Humberto “Tito” Silva III, a Sandia National Laboratories researcher, has been named Engineer of the Year by the world’s largest aerospace technical society, the American Institute of Aeronautics and Astronautics.
Giving a new spin to conventional chemical synthesis, a team of researchers from the National University of Singapore (NUS) has developed a way to automate the production of small molecules suitable for pharmaceutical use. The method can potentially be used for molecules that are typically produced via manual processes, thereby reducing the manpower required.
UC San Diego engineers developed a technology that turns a conventional light microscope into what’s called a super-resolution microscope. It improves the microscope’s resolution (from 200 nm to 40 nm) so that it can be used to directly observe finer structures and details in living cells.
Irvine, Calif., May 27, 2021 — The U.S. Department of Energy Office of Science has awarded funding to two University of California, Irvine scientists under its DOE Early Career Research Program. Mohammad Abdolhosseini Qomi, assistant professor of civil and environmental engineering, and Penghui Cao, assistant professor of mechanical and aerospace engineering, were among 83 researchers selected from university and national laboratory applicants to receive the research awards.
Infrastructure has always been a target in warfare, according to Mikhail Chester, an associate professor of civil and environmental engineering at Arizona State University. “Think about military aircraft dropping bombs on bridges or railroad lines. But battles today are not just army…
Researchers show in a new study that a single material, a layered crystal consisting of the elements rhenium and silicon, turns out to be the gold standard of transverse thermoelectric devices.
Researchers at Aalto University in Finland have found strong evidence that warm ice – that is, ice very close in temperature to zero degrees Celsius – may fracture differently than the kinds of ice typically studied in laboratories or nature. A new study published in The Cryosphere takes a closer look at the phenomenon, studied at the world’s largest indoor ice tank on Aalto’s campus.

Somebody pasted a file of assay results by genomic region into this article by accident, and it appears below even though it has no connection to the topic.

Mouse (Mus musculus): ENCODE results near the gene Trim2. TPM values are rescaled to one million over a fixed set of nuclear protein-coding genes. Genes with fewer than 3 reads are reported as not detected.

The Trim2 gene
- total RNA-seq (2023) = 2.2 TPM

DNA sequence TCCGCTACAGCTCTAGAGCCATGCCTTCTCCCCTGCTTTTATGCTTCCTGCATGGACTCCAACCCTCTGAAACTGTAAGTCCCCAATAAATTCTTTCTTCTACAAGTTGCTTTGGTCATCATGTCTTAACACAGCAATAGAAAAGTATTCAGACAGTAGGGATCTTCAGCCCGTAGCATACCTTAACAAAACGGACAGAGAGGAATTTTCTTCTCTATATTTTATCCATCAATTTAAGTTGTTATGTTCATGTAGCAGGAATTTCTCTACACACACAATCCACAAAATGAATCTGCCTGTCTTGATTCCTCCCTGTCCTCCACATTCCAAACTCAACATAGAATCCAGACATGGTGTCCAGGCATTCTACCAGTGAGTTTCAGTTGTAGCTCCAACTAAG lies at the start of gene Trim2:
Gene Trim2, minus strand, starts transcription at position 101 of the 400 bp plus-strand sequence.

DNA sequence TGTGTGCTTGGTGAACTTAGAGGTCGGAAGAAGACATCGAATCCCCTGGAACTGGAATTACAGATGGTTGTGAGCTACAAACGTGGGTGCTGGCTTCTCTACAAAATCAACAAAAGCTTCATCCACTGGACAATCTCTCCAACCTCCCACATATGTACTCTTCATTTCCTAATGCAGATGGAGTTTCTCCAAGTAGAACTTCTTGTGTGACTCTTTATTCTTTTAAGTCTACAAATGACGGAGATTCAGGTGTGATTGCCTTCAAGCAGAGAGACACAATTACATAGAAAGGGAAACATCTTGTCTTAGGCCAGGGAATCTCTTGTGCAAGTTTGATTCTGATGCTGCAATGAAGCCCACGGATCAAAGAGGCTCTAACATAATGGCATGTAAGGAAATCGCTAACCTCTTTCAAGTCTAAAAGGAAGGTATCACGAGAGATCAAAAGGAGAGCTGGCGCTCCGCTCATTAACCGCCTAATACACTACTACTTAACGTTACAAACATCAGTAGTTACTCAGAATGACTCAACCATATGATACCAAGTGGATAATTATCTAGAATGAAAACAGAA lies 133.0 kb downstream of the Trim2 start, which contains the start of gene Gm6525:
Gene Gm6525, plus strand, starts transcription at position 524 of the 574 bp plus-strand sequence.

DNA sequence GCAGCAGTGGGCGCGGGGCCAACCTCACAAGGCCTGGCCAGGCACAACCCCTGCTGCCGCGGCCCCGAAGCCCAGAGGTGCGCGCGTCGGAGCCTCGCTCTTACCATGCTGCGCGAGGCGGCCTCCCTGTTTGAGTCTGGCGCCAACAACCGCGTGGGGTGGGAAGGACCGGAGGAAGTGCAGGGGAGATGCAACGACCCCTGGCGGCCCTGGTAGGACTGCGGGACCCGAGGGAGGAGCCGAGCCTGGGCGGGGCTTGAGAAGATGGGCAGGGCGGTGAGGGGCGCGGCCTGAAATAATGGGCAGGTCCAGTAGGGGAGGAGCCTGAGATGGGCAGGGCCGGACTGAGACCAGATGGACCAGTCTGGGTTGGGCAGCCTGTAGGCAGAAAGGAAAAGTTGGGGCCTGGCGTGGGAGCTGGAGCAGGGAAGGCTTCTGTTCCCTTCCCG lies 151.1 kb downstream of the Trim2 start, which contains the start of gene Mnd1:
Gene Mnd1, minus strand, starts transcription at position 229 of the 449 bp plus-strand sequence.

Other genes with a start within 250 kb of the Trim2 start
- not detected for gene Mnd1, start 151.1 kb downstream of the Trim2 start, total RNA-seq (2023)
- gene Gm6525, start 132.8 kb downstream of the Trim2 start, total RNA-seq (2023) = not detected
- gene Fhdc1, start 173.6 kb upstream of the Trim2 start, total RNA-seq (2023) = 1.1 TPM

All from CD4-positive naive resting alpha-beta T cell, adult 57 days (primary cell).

Cornell University engineers and plant scientists have teamed up to develop a low-cost system that allows grape growers to predict their yields much earlier in the season and more accurately than costly traditional methods.
The Fannie and John Hertz Foundation, a nonprofit that empowers the most promising innovators in science and technology, has announced the recipients of the 2021 Hertz Fellowship. From improving treatments for cancer to investigating rising sea levels, these future leaders will address the most pressing challenges facing society.
EviroTech LLC announced today (May 7) a $4 million investment into the company by 1701 Ventures GmbH of Göttingen, Germany, which will allow EviroTech to complete the final design, production startup and market introduction of its Ultra-Fast COVID-19 detection sensor.
New Brunswick, N.J. (April 30, 2021) – Rutgers University–New Brunswick engineering professors Edward P. DeMauro, German Drazer, Hao Lin and Mehdi Javanmard are available for interviews on their work to develop a new type of fast-acting COVID-19 sensor that detects the presence…
Tomorrow’s cutting-edge technology will need electronics that can tolerate extreme conditions. That’s why a group of researchers led by Michigan State University’s Jason Nicholas is building stronger circuits today. Nicholas and his team have developed more heat resilient silver circuitry with an assist from nickel. The team described the work, which was funded by the U.S. Department of Energy Solid Oxide Fuel Cell Program, on April 15 in the journal Scripta Materialia. The types of devices that the MSU team is working to benefit — next-generation fuel cells, high-temperature semiconductors and solid oxide electrolysis cells — could have applications in the auto, energy and aerospace industries.
Researchers at Cornell University are pioneering a new way to wirelessly charge electric vehicles, autonomous forklifts and other mobile machines, while they remain in motion.
April 9, 2021 – Chula holds the 4th CHULA the Impact Seminar entitled “World–Class Innovative Prosthesis Made by Thais” showcasing the capabilities of Chula researchers from Chula Engineering Enterprises
Via a virtual public poster session on April 28, undergraduate researchers from colleges and universities in 42 states and the District of Columbia will share their research projects in the 2021 Posters on the Hill event, sponsored by the Council on Undergraduate Research.
A new study led by University of Washington researchers borrowed image-analysis methods from engineering to spot the minute movements of a stony coral.
As President Biden’s $2 trillion American Jobs Plan places the nation’s infrastructure in the spotlight, new research from the University of Georgia suggests states can save money and extend the life of their bridges by taking a fresh approach to how they prioritize maintenance.